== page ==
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Researchers have a surprise for school students: The internet knows who you are

Every time you click your way through the web, you leave a trace. But you might be surprised by just HOW well the internet knows you. This was certainly the case for a group of upper-secondary school students who took part in a course on data security developed by AU researchers. We can all learn something from the project, which will now be developed further.

Do I really need to click on this? Sometimes we click on things automatically. And every time we click, we give companies another piece of our profiling puzzle. We all leave a data trail, but we should do so knowingly.

A quick click on a link. A momentary glace at an advertisement. The speed of your mouse. These are all pieces of the jigsaw puzzle that the internet is making of you.


CoTinker is a new learning platform and modular teaching toolkit that helps upper-secondary school students learn about data security. It was developed by researchers at the Department of Computer Science and computer science teachers from Aalborg Katedralskole and Favrskov Gymnasium in collaboration with the Center for Computational Thinking and Design, Videnscenter for Digital Teknologiforståelse (the Danish knowledge centre for digital technological literacy), and the Centre for Advanced Visualization and Interaction – with funding from IT University West. The next phase of development will be financed by the Novo Nordisk Foundation. Researchers presented the technology behind CoTinker and the results of the project at the SIGCSE Computer Science Education conference in the USA in March.

One school day in April 2023, a group of computer science students at Favrskov Gymnasium and Aalborg Katedralskole were asked to evaluate a website. They’d done this before. But after exploring the website, the students were in for a surprise. The task was not about evaluating after all. It was about the trace that the students left behind – simply by clicking around the website.

The researchers running the course presented the user data to the students in an anonymised form, and to the students’ surprise, they could easily guess who was hiding behind the data – for example, who had clicked on which adverts, and who had spent a long time on particular parts of the website.

“I left so many traces that it was easy to identify me” and “the website is taking revenge” were some of the comments from the students after the exercise.

We need a better understanding of data
The course was developed by computer science postdoc Line Have Musaeus and her colleagues in collaboration with computer science teachers. The website that students were asked to evaluate was created especially for the course and contained information about what students could do in a gap year after upper-secondary school.

“Our research shows that secondary school students are more motivated to understand data issues if they work with their own data. In principle, the data we collected on them could have been collected by any commercial enterprise. But if you’ve looked up a sports folk high school online, are you really interested in being bombarded with adverts for Adidas trainers on other platforms like Instagram? The way we behave in one place is being used everywhere else,” says Line Have Musaeus.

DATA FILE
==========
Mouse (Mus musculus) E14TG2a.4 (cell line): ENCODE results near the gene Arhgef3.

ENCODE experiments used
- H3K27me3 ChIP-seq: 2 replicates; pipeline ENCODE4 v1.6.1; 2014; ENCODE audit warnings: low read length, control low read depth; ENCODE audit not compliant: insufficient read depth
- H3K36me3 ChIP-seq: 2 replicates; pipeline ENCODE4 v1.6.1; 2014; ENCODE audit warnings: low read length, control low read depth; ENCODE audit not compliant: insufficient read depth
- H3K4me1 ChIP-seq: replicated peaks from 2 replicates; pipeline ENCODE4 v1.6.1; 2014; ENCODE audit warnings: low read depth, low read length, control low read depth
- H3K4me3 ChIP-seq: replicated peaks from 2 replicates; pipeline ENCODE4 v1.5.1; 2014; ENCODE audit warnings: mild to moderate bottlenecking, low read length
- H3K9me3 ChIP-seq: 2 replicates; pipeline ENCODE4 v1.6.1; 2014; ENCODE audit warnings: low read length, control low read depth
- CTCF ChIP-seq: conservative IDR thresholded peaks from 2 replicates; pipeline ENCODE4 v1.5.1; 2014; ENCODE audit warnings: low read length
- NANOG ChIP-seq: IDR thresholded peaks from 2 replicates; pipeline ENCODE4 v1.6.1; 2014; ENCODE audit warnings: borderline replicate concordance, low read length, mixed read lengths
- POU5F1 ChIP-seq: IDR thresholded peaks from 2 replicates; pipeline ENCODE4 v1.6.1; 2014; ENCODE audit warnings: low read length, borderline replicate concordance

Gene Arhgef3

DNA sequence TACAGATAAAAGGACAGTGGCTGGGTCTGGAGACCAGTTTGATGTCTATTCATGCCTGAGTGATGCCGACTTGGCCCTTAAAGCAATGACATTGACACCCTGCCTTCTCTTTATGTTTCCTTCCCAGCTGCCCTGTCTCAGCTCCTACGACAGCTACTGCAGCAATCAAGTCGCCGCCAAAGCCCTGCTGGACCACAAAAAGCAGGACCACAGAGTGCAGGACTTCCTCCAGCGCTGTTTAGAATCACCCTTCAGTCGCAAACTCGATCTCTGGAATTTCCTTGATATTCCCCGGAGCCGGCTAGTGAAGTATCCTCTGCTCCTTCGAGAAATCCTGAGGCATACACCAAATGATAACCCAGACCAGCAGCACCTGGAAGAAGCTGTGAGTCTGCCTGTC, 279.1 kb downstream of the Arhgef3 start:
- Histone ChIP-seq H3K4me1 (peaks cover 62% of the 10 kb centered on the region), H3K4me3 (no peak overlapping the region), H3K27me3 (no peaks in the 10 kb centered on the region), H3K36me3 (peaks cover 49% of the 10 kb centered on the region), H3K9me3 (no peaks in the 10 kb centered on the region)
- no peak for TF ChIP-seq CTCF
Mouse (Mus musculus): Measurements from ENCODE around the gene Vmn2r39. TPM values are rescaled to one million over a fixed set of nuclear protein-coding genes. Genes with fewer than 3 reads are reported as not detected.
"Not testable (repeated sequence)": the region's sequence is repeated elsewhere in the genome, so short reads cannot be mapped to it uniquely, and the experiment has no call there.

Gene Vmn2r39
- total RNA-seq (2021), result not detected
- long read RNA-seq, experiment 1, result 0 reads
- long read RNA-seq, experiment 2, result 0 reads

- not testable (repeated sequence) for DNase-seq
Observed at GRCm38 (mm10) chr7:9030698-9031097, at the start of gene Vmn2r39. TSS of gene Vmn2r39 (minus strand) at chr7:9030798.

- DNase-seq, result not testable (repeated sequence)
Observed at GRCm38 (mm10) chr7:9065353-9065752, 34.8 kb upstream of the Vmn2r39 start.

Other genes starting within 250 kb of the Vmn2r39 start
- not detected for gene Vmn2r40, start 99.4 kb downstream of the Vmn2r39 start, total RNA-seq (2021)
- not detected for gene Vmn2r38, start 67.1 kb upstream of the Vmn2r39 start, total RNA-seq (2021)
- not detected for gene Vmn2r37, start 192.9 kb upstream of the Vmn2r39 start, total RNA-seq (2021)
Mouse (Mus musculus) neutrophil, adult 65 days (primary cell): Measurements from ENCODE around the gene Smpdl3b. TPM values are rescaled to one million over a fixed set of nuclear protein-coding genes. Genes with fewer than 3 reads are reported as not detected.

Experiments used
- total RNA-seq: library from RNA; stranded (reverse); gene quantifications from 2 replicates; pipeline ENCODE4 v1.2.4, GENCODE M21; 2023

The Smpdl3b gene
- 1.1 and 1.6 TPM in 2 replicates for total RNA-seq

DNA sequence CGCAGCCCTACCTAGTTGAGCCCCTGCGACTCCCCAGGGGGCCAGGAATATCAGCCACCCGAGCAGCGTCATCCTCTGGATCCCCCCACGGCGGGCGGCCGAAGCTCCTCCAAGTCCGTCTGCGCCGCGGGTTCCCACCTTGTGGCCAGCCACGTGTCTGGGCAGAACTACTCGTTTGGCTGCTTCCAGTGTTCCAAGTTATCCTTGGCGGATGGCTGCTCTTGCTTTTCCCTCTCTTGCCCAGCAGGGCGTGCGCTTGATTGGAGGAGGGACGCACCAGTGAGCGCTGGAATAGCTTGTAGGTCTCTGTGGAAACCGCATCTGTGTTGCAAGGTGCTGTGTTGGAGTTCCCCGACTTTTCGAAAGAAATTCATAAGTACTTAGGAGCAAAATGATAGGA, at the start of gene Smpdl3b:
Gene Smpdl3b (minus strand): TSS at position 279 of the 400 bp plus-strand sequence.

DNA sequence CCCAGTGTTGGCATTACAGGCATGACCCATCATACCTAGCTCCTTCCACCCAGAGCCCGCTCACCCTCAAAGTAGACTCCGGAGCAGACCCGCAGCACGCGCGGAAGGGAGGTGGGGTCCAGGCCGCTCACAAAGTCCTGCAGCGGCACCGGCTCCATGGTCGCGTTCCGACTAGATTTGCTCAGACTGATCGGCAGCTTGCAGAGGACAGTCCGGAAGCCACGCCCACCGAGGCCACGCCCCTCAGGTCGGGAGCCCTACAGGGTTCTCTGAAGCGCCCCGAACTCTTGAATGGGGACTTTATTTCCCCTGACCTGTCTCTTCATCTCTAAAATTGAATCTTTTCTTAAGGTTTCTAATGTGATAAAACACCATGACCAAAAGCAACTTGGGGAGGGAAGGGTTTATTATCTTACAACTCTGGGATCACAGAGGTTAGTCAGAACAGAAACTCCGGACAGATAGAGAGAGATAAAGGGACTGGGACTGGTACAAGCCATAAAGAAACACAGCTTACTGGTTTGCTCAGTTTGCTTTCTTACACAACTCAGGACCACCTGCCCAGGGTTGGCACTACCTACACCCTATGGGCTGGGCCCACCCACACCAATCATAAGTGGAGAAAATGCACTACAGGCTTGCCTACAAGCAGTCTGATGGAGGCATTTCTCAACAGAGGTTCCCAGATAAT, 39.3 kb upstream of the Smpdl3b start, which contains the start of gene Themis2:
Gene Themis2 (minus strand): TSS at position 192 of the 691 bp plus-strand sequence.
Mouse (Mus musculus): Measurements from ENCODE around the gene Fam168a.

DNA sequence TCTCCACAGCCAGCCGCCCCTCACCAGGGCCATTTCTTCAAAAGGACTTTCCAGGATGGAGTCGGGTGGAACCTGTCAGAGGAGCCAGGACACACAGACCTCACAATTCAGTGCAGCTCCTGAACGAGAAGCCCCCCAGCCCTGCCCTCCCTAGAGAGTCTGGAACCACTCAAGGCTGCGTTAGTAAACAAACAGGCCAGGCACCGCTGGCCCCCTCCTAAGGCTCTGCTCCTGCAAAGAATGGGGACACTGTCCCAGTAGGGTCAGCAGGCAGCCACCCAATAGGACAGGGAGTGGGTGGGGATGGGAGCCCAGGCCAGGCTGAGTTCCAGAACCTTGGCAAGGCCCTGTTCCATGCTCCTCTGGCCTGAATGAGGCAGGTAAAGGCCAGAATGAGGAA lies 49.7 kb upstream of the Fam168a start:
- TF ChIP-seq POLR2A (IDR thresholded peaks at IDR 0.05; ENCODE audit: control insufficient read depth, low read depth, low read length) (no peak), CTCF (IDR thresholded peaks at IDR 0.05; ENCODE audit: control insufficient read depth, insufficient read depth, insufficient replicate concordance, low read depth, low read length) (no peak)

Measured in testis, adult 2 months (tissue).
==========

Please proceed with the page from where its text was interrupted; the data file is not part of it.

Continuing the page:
We leave a trail of data behind us, but it’s hard for individuals to do anything about it. Some people occasionally click on something they’re not interested in or on an advert for a political party they don’t agree with – just to obscure their profile and create a more nuanced feed for themselves. This helps to fight against both commercial and political echo chambers. According to Line Have Musaeus, we could all benefit from being more aware of the mechanisms we’re subject to, but the responsibility ultimately lies at a higher level:

“If there is a political will to control what large tech firms may and may not do, we need to have an informed discussion about what data is. Otherwise the discussion becomes very abstract. We don’t yet have a full grasp of what data firms can actually collect, and this is something our project can help with,” says Line Have Musaeus.

Just as visible in the virtual world as in the real world
This time around, the computer science course was developed as a prototype. Approximately 60 students took part. Now AU researchers are looking for Danish teachers to help develop the course further so that it can form part of Danish and other subjects. Digital literacy is part of the Danish school curriculum across all subjects.

Associate Professor Jens Horskjær Hvelplund from Favrskov Gymnasium has used CoTinker in his computer science and social studies classes:

“In my computer science lessons, I used the CoTinker tool to visualise the data collection that takes place when students surf the web. The students found it interesting, because the tool was designed as an experiment, and there was also a competitive element, which encouraged them to participate actively. In my social science classes, I used the tool as part of a module on physical and digital data, and students realised that they’re just as visible on the internet as they are when they walk down the street,” says Jens Horskjær Hvelplund.

He has a lot of experience using CoTinker as part of his teaching:

“CoTinker is designed so that children are actively encouraged to discuss issues as they arise, and the technology ensures that they also have to follow each other during the activity. Both of these things really help the students to remember their experience with CoTinker in subsequent teaching modules. In this way, it can be a reference point for an entire teaching programme.”